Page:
Wrong. Sure, I was fortunate that both of my kids were relatively good sleepers, even as newborns. But my days of restful sleep were behind me, because I’d be constantly listening for my kids’ little voices yelling “Mommy!” down the hall in the middle of the night. Somehow, my husband could sleep through their midnight noises but I could probably hear them sigh if they were spending the night at the North Pole.
I didn’t know then what I know now: that your babies are always your babies, and parenthood is scary.
Even now, all these years later, before heading to bed, no matter how tired I am, I check on my kids to make sure they’re covered with their blankets and sleeping soundly. But not so soundly that they’re dead or something. In fact, I’m pretty sure I’ll have to drive to my kids’ houses at night when they’re grown and living on their own to make sure they’re still breathing.
As a parent, I have new appreciation for what my siblings and I put my mom through. How we stayed out until 2 a.m. as teenagers, not knowing or caring that she always stayed awake until she saw our car headlights reflect on her bedroom window as we pulled into the driveway. I didn’t know then what I know now: that your babies are always your babies, and parenthood is scary.
My husband and I are solely responsible for our children’s well-being. Every choice we make about where to live, about where they’ll go to school, about whether to feed them cereal or waffles for breakfast, is crafting the blueprint for their lives. There’s no one telling us how to parent or enforcing our good parenting. It’s terrifying that there’s really no one to fall back on but ourselves when it comes to parenting.
As a former newspaper reporter assigned to the crime and courts beat, I considered myself pretty thick-skinned and unflappable. But that was before I had kids.When I lose my temper and curse at my husband in front of my kids, that’s no longer just damaging my relationship with my husband. That’s setting a bad example for my kids. I have to choose each day to be a good example. Sure, I have the freedom to be a terrible parent, but the responsibility to be a good one. that responsibility is daunting and terrifying.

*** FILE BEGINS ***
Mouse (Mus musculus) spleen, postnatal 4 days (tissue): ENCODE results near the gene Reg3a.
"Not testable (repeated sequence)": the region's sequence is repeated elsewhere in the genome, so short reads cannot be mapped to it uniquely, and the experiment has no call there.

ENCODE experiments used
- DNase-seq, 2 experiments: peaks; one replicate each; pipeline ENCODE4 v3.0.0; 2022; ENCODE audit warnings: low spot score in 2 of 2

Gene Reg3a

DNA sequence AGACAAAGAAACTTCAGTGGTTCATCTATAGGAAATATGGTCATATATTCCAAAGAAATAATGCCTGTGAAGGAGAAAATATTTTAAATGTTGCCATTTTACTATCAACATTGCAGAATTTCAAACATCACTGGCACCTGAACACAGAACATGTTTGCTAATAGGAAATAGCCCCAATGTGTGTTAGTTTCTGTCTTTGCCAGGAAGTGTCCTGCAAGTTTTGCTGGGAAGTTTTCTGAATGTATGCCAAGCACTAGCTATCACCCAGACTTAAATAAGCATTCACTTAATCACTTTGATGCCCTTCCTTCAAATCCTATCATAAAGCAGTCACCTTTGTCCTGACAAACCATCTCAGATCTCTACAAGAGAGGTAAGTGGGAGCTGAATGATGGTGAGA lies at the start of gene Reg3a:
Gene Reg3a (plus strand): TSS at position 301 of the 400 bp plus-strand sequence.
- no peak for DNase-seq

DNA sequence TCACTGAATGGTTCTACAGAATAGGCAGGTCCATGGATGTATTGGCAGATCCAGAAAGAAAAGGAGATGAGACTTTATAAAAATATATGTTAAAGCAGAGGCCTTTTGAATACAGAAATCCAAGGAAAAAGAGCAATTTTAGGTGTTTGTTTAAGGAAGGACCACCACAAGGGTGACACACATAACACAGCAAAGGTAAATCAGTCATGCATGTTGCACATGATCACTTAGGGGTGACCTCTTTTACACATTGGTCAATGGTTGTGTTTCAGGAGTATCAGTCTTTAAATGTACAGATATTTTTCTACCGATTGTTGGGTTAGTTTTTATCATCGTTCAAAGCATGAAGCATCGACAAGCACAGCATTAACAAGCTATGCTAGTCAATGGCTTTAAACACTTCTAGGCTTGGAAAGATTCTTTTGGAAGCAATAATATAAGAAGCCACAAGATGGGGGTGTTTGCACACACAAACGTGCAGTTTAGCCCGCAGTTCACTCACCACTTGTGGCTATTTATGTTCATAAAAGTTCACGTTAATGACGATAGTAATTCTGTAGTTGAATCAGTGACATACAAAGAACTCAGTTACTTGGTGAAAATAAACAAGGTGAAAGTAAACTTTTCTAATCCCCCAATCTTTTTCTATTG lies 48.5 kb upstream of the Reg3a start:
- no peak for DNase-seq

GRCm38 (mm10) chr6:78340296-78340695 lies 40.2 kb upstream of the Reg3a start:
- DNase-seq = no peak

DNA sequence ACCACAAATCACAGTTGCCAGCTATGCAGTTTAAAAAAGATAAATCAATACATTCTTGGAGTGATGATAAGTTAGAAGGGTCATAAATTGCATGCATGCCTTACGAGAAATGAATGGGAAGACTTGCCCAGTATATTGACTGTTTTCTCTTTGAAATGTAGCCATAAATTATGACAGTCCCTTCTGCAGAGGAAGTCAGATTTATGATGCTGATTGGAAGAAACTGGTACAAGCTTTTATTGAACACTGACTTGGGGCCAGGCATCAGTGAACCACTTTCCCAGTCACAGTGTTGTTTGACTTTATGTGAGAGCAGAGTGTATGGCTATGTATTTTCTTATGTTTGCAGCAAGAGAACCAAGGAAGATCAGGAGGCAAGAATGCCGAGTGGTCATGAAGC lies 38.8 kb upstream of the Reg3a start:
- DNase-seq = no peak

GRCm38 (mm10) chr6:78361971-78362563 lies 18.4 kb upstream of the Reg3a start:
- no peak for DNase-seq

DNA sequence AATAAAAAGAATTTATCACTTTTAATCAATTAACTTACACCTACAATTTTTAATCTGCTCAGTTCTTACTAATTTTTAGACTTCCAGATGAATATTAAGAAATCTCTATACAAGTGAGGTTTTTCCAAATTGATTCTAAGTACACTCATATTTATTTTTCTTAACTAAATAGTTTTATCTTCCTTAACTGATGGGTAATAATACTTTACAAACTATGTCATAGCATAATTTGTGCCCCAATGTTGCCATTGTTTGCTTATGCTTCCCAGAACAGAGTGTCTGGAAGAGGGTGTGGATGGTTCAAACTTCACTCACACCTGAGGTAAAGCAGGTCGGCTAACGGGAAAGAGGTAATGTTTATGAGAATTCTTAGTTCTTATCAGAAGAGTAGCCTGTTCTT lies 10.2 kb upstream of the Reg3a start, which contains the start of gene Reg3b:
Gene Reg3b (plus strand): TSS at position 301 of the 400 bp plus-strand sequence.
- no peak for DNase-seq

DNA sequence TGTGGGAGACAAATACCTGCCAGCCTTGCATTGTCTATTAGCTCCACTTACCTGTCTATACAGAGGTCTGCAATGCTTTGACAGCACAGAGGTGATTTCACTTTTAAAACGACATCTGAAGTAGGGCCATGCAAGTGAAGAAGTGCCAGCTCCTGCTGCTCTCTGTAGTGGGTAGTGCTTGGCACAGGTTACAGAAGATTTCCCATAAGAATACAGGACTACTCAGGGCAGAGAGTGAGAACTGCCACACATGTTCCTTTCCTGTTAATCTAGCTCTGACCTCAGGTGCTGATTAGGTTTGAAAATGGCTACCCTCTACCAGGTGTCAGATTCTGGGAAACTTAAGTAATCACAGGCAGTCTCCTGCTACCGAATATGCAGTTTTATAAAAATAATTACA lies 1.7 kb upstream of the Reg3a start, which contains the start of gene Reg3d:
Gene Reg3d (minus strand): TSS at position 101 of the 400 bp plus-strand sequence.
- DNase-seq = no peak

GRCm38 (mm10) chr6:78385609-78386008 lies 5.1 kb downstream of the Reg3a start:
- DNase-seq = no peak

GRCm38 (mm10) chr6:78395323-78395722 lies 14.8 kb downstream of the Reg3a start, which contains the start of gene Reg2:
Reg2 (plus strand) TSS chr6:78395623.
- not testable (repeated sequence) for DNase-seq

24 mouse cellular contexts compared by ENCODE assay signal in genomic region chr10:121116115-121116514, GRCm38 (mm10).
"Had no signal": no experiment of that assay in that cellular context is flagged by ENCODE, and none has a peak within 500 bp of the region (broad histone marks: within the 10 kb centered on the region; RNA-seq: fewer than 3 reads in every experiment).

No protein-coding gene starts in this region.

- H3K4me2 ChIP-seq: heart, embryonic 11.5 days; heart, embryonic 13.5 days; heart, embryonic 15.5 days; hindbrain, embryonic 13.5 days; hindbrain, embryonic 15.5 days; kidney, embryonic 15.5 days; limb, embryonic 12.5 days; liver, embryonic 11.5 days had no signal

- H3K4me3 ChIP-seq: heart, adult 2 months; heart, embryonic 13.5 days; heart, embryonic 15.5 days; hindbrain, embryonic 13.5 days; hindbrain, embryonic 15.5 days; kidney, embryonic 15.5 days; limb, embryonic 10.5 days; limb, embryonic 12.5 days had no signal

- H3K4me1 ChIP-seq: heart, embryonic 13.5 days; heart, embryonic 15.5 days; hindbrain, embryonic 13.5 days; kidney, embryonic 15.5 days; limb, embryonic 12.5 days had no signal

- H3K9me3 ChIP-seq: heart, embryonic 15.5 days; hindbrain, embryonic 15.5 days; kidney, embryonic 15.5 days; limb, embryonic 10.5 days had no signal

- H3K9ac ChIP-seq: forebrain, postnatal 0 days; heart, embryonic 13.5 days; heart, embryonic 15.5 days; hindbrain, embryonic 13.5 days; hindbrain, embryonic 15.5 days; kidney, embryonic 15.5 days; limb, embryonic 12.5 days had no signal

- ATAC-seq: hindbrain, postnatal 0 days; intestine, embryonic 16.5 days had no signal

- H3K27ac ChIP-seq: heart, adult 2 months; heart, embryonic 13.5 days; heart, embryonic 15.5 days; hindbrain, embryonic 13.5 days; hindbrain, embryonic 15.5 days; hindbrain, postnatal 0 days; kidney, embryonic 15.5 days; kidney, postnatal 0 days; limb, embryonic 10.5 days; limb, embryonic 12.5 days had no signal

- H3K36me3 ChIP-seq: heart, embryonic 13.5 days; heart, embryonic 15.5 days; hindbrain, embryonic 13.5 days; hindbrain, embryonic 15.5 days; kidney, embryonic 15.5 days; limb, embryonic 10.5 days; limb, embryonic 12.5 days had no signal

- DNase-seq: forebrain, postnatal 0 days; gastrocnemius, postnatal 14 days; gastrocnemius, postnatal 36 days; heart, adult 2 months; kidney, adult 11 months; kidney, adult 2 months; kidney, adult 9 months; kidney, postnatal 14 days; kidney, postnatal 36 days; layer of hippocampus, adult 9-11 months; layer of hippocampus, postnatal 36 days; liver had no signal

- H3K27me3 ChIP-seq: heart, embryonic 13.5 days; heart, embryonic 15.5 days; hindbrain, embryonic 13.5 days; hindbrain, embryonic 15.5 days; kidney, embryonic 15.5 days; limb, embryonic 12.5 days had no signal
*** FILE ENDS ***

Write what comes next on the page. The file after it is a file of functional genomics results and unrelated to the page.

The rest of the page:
We parents generally don’t receive much training for parenthood. With the exception of child development, teaching majors, or veteran babysitters, there’s little in the way of formal parenthood education. We have to learn parenting as we go, with maybe a little help from parenting books and articles we don’t have time to read. But no matter the knowledge we glean from the articles we scarf down through stolen moments in the bathroom or because we stayed up too late and will definitely regret doing so the next morning, one thing remains: Parenthood is scary.
And of course, this is a big world and there’s bound to be bad news coming in from somewhere at any given time. As a former newspaper reporter assigned to the crime and courts beat, I considered myself pretty thick-skinned and unflappable. But that was before I had kids. Once I did have kids, someone could practically mention the word “kid” and I’d dissolve into a bucket of tears. As a parent, every kid is your kid. Every tragic news story involving a child makes you think about your own child, and how the thought of anything awful happening to them would shatter your life beyond repair.
I feel a responsibility as a parent to not only take good care of my kids, but of myself as well. My two children are depending on me to stay in good health so I can look out for them. Just as our kids are at the center of mine and my husband’s world, we’re at the center of theirs. It’s scary to think about something happening to one or both of us. Who would take care of our kids? Who would make sure they’re tucked in at night and breathing? It’s scary that we have to give our kids the freedom to experience heartbreak from a not-so-nice “friend” at school. It’s scary that life is full of lessons they’ll have to learn by themselves, on their own, firsthand.
I feel that parenthood is totally overwhelming and we’re ill-prepared for it. There’s no denying it. Still, we trudge through as we have for centuries. And yet the human race continues and even thrives. We’re obviously doing something right. Maybe our anxiety about parenting is what keeps us on our toes and ensures we give our best effort to raising the next generation.
As a parent in my own right, I’ve learned to embrace the unknown. I don’t know what tomorrow will bring, but I can do my best to take care of myself and my family today. I can love my kids so much that watching the news hurts, but still trust that they’ll turn out all right. Because for me, parenthood is worth every nail-biting, knee-knocking, armpit-sweating moment.
On my way to write this story, I shoved a piece of paper towel in my underwear because I didn’t want to get them wet. And after giving birth to two kids, the simple act of walking is too much for my bladder. I suffer from urinary incontinence, and this is what it’s like.